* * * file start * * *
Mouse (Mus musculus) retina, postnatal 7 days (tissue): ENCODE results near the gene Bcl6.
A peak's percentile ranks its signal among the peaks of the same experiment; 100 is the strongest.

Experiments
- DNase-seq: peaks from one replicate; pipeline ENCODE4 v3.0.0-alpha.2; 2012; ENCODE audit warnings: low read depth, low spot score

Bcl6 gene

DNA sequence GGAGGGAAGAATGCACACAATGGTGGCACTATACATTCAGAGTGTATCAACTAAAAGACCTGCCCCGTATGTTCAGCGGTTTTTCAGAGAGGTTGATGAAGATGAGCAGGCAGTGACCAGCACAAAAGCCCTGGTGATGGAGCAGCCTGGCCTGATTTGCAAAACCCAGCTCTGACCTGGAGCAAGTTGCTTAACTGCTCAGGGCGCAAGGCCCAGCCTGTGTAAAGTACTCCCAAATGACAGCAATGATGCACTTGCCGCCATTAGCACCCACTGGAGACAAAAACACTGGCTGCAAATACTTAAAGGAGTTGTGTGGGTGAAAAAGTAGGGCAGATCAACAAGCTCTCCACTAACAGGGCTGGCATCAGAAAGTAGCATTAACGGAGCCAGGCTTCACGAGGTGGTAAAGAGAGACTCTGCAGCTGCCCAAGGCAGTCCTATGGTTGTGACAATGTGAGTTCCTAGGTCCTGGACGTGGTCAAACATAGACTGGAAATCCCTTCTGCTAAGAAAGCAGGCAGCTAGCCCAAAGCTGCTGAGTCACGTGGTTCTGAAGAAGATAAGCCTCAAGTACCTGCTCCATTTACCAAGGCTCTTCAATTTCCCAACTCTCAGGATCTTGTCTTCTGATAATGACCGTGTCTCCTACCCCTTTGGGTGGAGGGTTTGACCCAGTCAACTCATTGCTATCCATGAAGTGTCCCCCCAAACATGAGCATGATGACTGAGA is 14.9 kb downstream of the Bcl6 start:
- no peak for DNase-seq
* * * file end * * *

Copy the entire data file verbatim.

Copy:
Mouse (Mus musculus) retina, postnatal 7 days (tissue): ENCODE results near the gene Bcl6.
A peak's percentile ranks its signal among the peaks of the same experiment; 100 is the strongest.

Experiments
- DNase-seq: peaks from one replicate; pipeline ENCODE4 v3.0.0-alpha.2; 2012; ENCODE audit warnings: low read depth, low spot score

Bcl6 gene

DNA sequence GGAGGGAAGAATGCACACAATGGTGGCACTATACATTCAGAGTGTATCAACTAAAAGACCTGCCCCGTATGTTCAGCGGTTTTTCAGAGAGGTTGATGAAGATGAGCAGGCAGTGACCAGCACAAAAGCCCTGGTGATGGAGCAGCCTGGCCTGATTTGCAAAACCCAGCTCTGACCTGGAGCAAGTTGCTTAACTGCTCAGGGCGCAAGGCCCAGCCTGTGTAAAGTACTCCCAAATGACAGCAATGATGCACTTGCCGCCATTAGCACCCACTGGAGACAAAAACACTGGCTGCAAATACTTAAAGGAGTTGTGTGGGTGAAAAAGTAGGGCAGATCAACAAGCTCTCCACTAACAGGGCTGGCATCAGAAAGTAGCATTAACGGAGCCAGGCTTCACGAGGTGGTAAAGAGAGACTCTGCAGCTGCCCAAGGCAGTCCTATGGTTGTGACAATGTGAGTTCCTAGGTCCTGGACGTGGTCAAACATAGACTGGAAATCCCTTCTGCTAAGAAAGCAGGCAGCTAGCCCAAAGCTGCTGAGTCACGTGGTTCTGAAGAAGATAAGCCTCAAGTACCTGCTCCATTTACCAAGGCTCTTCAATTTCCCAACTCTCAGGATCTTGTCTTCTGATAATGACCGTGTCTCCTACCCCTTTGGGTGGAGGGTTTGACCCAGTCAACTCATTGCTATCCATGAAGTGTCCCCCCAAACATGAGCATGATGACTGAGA is 14.9 kb downstream of the Bcl6 start:
- no peak for DNase-seq